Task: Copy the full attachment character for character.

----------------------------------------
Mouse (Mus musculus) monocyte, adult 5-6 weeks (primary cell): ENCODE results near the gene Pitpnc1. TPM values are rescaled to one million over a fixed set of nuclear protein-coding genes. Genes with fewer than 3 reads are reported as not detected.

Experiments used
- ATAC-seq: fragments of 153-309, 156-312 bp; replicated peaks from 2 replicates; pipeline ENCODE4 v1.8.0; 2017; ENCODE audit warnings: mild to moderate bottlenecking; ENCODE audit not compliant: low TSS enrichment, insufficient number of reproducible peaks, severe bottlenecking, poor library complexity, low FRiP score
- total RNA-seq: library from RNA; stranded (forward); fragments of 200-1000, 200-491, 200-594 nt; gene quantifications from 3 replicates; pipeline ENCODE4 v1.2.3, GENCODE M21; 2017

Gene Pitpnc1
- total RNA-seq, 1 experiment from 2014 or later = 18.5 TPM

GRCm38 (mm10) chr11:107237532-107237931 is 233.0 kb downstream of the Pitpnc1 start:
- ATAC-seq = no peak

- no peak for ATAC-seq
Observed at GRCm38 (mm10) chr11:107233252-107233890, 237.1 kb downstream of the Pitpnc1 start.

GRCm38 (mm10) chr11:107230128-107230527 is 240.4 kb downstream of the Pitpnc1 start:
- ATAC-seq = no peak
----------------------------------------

Mouse (Mus musculus) monocyte, adult 5-6 weeks (primary cell): ENCODE results near the gene Pitpnc1. TPM values are rescaled to one million over a fixed set of nuclear protein-coding genes. Genes with fewer than 3 reads are reported as not detected.

Experiments used
- ATAC-seq: fragments of 153-309, 156-312 bp; replicated peaks from 2 replicates; pipeline ENCODE4 v1.8.0; 2017; ENCODE audit warnings: mild to moderate bottlenecking; ENCODE audit not compliant: low TSS enrichment, insufficient number of reproducible peaks, severe bottlenecking, poor library complexity, low FRiP score
- total RNA-seq: library from RNA; stranded (forward); fragments of 200-1000, 200-491, 200-594 nt; gene quantifications from 3 replicates; pipeline ENCODE4 v1.2.3, GENCODE M21; 2017

Gene Pitpnc1
- total RNA-seq, 1 experiment from 2014 or later = 18.5 TPM

GRCm38 (mm10) chr11:107237532-107237931 is 233.0 kb downstream of the Pitpnc1 start:
- ATAC-seq = no peak

- no peak for ATAC-seq
Observed at GRCm38 (mm10) chr11:107233252-107233890, 237.1 kb downstream of the Pitpnc1 start.

GRCm38 (mm10) chr11:107230128-107230527 is 240.4 kb downstream of the Pitpnc1 start:
- ATAC-seq = no peak